Kon Ichikawa’s Odd Obsession (1959) is a black sex comedy, but lest that bring to mind the burlesque romps of Lina Wertmuller, I assure you there’s a much more temperate sensibility at work here. Despite its taboo themes of geriatric lust, adultery, and group suicide, it’s still more Ozu than Woody Allen, sprinkled with raunch but without straying far from the tasteful confines of a Japanese domestic drama.
With a diagram of the human nervous system behind him, the young Doctor Kimura (Tatsuya Nakadai) explains that we begin descending into senility at the shockingly young age of ten. “No one can escape physical senility, not even you,” he says with a smirk and a fourth-wall-breaking index finger before stepping forward into diegetic space and taking Mr. Kenmochi’s blood pressure. Although this flippant form of direct address doesn’t recur, its effect is to make us imagine how each of the characters’ ailments would feel (cerebral anemia, diplopia, hemispheric paralysis), not to mention the treatments, some of which look more painful than the conditions themselves. Exempli gratia, an expert in acupuncture and “moxibustion” is summoned to alleviate Kenmochi’s high blood pressure with harsh percussive massage and black-ops-style neck cracking, which just makes Kenmochi’s condition worse and eventually leads to a mid-coital stroke.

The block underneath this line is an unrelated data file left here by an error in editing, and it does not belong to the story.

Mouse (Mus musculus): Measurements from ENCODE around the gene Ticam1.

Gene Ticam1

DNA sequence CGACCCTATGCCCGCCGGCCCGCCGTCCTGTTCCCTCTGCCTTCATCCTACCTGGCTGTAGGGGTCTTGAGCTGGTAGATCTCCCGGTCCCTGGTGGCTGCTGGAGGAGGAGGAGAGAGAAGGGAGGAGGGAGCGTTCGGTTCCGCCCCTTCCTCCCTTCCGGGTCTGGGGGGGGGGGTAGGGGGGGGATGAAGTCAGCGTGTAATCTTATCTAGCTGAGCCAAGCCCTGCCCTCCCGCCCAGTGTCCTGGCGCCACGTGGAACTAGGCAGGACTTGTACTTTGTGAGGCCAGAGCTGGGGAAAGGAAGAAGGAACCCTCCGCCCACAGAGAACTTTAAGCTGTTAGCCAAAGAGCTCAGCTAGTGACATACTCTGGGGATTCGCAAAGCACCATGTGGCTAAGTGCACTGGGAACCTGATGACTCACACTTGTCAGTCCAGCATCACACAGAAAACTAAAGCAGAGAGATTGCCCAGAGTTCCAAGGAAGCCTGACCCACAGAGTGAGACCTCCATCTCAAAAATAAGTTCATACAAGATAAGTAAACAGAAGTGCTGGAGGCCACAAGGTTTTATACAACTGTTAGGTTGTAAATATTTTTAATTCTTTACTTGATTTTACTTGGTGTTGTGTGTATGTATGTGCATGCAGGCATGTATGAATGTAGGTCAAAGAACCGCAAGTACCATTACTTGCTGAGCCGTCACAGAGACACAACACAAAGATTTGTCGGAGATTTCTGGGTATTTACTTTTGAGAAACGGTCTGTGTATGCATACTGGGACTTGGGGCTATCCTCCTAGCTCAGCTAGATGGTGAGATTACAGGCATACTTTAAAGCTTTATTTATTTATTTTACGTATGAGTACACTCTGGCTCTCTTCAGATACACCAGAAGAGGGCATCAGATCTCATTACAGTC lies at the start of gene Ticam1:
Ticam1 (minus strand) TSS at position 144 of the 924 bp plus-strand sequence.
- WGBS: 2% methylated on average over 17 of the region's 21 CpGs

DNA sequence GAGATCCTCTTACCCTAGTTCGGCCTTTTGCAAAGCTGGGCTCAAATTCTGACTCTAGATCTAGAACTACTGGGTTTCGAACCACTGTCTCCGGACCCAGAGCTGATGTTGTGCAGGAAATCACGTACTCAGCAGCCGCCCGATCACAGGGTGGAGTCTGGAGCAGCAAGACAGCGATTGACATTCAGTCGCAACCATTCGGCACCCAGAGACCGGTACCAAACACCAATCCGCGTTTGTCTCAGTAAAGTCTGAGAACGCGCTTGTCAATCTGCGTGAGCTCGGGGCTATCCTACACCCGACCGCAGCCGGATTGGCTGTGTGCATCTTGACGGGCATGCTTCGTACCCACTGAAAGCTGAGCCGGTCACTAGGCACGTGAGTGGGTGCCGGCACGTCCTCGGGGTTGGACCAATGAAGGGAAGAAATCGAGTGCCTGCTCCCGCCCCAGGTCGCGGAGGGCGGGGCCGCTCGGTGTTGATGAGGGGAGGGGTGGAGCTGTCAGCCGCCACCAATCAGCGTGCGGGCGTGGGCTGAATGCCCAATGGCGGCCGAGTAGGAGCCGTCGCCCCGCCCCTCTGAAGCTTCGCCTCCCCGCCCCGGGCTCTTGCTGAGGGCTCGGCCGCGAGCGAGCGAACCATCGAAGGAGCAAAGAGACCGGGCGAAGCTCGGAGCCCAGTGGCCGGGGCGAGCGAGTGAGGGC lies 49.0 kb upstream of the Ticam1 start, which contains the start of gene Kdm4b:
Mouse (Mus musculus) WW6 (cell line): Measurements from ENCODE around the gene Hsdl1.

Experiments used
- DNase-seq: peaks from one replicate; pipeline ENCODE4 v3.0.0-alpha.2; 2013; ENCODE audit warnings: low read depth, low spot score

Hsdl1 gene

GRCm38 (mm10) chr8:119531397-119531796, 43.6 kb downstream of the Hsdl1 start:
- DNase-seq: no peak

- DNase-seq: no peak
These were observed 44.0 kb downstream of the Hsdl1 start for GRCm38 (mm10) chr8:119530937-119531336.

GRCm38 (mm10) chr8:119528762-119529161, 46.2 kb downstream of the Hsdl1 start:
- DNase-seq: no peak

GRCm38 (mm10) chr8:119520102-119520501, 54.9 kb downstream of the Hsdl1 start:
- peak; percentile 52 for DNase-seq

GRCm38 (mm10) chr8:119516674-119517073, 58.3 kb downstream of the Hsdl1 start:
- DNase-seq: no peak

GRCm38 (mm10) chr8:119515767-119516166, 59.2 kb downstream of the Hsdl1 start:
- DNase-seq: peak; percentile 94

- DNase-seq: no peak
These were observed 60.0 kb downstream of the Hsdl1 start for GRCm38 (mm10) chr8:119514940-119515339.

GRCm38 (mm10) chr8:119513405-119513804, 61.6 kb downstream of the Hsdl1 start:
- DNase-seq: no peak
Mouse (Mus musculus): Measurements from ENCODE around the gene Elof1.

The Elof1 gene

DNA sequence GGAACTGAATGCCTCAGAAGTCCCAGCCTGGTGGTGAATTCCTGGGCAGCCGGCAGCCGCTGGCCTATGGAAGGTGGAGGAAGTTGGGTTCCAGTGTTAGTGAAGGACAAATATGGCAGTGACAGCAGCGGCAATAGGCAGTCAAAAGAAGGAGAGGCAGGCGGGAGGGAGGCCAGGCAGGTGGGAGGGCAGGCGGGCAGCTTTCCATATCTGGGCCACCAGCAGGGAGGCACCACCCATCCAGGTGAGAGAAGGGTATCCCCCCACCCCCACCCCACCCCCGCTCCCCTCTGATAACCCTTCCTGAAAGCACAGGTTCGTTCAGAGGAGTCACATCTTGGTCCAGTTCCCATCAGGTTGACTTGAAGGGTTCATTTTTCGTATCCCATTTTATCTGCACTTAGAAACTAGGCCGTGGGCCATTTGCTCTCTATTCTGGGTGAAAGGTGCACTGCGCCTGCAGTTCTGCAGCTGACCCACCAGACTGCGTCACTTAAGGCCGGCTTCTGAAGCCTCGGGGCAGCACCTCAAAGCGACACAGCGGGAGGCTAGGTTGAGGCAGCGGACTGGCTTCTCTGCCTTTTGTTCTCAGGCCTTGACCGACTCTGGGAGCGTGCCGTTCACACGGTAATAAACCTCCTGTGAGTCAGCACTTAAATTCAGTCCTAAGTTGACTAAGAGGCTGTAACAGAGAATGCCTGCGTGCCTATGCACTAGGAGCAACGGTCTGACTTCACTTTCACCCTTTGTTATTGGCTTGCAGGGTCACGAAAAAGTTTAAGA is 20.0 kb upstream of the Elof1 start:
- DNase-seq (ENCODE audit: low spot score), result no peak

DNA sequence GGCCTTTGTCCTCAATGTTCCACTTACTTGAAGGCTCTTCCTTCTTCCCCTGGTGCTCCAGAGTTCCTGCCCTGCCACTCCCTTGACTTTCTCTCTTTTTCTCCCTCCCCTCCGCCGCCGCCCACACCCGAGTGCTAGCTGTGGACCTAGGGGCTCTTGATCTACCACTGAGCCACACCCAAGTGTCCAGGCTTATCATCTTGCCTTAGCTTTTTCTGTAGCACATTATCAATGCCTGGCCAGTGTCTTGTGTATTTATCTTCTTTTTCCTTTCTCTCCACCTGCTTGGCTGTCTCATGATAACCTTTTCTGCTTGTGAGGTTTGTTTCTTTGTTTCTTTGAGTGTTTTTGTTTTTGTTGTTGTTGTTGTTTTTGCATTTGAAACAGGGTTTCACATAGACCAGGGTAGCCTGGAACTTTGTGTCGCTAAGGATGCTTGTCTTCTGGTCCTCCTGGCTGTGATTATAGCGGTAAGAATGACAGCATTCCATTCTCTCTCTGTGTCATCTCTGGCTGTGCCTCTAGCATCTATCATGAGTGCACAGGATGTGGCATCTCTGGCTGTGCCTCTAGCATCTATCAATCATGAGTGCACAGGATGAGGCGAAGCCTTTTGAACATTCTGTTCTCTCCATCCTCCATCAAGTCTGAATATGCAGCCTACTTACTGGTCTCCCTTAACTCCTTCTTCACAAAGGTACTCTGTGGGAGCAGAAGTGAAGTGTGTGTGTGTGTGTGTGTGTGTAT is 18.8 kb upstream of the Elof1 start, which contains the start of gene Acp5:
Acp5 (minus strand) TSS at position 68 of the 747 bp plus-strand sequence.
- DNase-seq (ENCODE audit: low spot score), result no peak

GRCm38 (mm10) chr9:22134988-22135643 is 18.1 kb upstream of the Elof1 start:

The generally lighthearted exposition of Kenmochi’s attempt to rediscover his virility is dotted with truly painful moments, as when he reveals his advancing dementia by forgetting his boss’s name at a party. The averted glances of the embarrassed guests are as good a way as any I’ve seen to generate deeply-felt sympathy for a character.
Odd Obsession is based on a novel by Junichiro Tanizaki, who indulged his obsession with interior design in a 1939 essay on Japanese aesthetics, In Praise of Shadows. In it, he laments the modern vogue for Western-style electric lamps and white-tiled bathrooms, both of which are prominent in the Kenmochi household. I don’t know whether or not these elements are present in the original story, but they work as a subtle metaphor for Kenmochi’s futile search for new stimuli.